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Nearly 95% of all old-growth redwoods left in the world are found in California, and close to half of them are located in the Redwoods National and State Parks complex. This large multi-agency complex includes Prairie Creek Redwoods State Park, 50 miles north of Eureka. The park contains the tallest trees in the world, and the species hasn’t changed at all since the Jurassic Age. Their significance and importance to the world have given them protection as both a World Heritage Site and an International Biosphere Reserve.
The Yurok Native Americans once inhabited the 14,000 acres that make up this park. Gold prospectors eventually forced the natives out in the mid-19th century, and when gold didn’t pan out, the timber harvest was just as valuable. This deforestation sparked the formation of the Save the Redwoods League in 1918, and the group was responsible for acquiring Prairie Creek State Park in 1923. Then in 1994, an agreement between California State Parks and the National Parks Service established a co-management program to protect the parks better and serve visitors. Ancestors of the original native inhabitants also help in administering the park's resources today. You can start your exploration of the hundreds of redwoods groves by booking an RV in Humboldt County.
Prairie Creek Redwoods State Park boasts an incredible 75 miles of hiking trails and 20 miles of biking trails. Three miles of trail are wheelchair-accessible, including the Redwood Access Trail and Revelation Trail. The park's most popular trail is probably the half-mile out-and-back into Fern Canyon. This flat hike is almost guaranteed to get your feet wet, but the tall fern-draped canyons will transport you back to the age of the dinosaurs. And that's probably why a major Hollywood dinosaur movie was filmed here. Longer, more challenging hikes include the wooded eight-mile rhododendron trail and the four-and-a-half-mile James Irvine Trail to Gold Bluffs Beach.
Fishing in Prairie Creek Redwoods State Park is legal, though largely regulated. Still, the beautiful scenery and cold mountain streams attract numerous anglers every year. You can fish for salmon and trout, including steelhead, in late spring through early fall. One of the oldest hatcheries on the west coast was at Prairie Creek, but unfortunately, it was closed in 1992. However, it's still possible to watch salmon spawning in winter months in Prairie Creek, an easy walk from Elk Prairie Campground. You may also attempt saltwater fishing for smelt and perch from Gold Bluffs Beach.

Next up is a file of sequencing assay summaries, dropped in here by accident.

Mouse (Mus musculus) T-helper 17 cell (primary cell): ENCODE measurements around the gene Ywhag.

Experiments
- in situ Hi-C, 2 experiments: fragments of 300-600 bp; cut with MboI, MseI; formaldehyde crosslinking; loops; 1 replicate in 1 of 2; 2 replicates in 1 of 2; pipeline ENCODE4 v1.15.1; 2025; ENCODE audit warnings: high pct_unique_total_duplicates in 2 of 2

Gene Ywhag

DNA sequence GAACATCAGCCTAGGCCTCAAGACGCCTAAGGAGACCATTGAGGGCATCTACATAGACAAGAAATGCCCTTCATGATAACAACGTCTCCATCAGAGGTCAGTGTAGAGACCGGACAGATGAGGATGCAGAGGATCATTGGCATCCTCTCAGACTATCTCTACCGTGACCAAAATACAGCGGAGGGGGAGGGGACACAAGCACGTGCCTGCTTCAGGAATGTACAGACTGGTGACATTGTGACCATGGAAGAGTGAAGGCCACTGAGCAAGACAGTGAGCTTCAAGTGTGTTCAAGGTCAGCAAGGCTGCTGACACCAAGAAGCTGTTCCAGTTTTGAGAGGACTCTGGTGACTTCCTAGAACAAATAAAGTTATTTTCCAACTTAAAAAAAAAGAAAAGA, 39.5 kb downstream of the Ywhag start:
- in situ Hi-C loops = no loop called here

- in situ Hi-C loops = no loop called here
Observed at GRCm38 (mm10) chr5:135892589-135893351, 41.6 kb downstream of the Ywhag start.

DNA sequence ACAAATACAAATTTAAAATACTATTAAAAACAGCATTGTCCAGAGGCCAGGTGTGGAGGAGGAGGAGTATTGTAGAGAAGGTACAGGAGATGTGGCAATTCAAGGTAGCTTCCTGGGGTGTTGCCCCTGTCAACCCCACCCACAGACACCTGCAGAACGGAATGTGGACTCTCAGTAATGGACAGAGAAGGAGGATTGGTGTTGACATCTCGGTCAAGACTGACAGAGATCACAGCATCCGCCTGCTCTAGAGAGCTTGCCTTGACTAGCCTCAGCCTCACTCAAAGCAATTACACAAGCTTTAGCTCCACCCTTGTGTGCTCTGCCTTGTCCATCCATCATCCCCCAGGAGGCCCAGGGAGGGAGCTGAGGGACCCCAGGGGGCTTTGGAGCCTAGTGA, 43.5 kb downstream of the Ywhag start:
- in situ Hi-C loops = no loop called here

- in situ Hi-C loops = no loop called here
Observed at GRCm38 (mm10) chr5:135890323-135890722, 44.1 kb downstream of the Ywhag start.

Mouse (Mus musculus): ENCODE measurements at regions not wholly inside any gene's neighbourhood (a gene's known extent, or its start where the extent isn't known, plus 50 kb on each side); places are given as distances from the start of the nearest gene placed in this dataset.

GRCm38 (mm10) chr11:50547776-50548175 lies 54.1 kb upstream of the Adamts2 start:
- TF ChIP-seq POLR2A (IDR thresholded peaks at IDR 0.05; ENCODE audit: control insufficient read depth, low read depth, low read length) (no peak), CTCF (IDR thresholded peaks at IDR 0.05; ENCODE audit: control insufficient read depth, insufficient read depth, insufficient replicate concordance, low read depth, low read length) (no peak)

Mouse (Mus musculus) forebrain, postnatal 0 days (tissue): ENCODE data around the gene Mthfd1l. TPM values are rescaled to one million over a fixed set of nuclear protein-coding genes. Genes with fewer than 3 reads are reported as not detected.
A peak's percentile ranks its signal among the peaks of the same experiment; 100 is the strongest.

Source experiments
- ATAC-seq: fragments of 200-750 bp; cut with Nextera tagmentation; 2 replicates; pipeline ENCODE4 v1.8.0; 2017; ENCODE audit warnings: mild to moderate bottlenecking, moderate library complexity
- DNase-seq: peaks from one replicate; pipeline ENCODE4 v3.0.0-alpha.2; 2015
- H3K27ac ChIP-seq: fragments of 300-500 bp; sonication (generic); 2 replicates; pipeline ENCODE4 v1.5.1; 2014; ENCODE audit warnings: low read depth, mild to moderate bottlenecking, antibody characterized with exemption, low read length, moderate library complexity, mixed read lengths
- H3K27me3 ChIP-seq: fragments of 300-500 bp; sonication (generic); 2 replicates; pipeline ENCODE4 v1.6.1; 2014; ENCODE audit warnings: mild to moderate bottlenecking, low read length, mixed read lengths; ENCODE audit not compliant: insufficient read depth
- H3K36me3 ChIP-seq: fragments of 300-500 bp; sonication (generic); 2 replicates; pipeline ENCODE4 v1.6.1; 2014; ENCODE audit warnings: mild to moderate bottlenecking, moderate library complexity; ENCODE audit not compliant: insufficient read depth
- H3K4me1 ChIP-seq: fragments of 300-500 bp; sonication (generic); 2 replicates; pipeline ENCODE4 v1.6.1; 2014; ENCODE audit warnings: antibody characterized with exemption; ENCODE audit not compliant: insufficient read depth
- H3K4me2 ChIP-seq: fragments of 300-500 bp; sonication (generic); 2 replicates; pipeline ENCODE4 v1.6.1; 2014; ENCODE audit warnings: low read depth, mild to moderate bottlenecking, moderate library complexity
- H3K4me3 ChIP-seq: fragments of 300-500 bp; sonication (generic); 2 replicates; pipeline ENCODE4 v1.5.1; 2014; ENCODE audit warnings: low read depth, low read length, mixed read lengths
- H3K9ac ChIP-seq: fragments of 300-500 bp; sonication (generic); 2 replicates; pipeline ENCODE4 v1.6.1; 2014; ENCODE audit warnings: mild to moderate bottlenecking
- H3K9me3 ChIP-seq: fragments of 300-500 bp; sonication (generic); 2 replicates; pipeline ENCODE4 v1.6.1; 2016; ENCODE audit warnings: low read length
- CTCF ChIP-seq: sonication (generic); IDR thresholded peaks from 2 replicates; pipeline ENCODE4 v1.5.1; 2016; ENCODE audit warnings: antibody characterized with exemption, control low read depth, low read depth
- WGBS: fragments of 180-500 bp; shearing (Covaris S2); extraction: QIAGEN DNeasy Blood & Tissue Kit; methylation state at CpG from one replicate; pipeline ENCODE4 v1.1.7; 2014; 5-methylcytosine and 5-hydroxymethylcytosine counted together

If the weather is too wet for hiking, take a drive on the park’s four scenic drives while camping at Prairie Creek Redwoods State Park. The most popular drive is the Newton B. Drury Scenic Parkway, a ten-mile drive through the center of the park. This road parallels US Highway 101 and is a beautiful alternative to the busy highway. These drives will take you through dark forests, past massive redwoods, and along herds of Roosevelt elk. The elk are commonly seen at Prairie Creek Redwoods State Park, mostly in the park’s meadows and on the beach.
There are two campgrounds at Prairie Creek Redwoods State Park. The largest is Elk Prairie with 75 sites near the visitors' center. The Elk Prairie Campground is also the easiest to access with a rental RV since the road is relatively wide and maintained. But due to the small campground spaces, the maximum RV length is 27 feet. This campground is next to a peaceful meadow where you can observe the elk, and most sites have good shade and privacy under the canopy of trees. Amenities at Elk Prairie Campground include hot showers, restrooms, water, and picnic tables with grills. There are no RV hookups or dump station within the park at all.
The other campground at Prairie Creek Redwoods State Park is Gold Bluffs Beach. This campground has 26 sites between the dunes and towering golden cliffs. It's more challenging to get to, however, due to the road conditions, and visitors are advised to check the conditions before you try in a rental RV. Trailers aren't allowed, and the maximum RV length is 24 feet. Gold Bluffs Beach Campground has showers, fire pits, restrooms, and picnic tables. Dogs are allowed in both of these campgrounds and on the beach if on a leash, but they're not permitted on the trails. You can access many of the park's hiking trails from either of the state park's RV campgrounds.
Prairie Creek Redwoods State Park has a fun event one day a month during the fall through spring called “Hike and Bike Days.” The park closes the parkway to vehicles and encourages pedestrians and their pets to enjoy the parkway on foot or bicycle. Redwood National Park adjoins Prairie Creek Redwoods State Park and offers even more exploration opportunities. While there's no RV camping in Redwood National Park, you can still enjoy scenic drives, guided tours, and plenty of wildlife. Other nearby redwood parks include Del Norte Coast and Jedediah Smith, both near Crescent City and offering RV camping opportunities. Other attractions in Crescent City include Battery Point Lighthouse and the scenic Crescent City harbor.
If you head south along the Redwoods Highway, you'll wind up in Eureka, where you can find fresh seafood, the Sequoia Park Zoo, and Humboldt Bay. Fill up with gas while in Eureka and do your grocery shopping here; there's gas and a market in Orick near Prairie Creek, but options are limited. If you continue south on US Highway 101 and eventually the Pacific Coast Highway, you’ll drive through the charming towns of Mendocino and Fort Bragg, past Point Reyes National Seashore, and eventually wind up in San Francisco.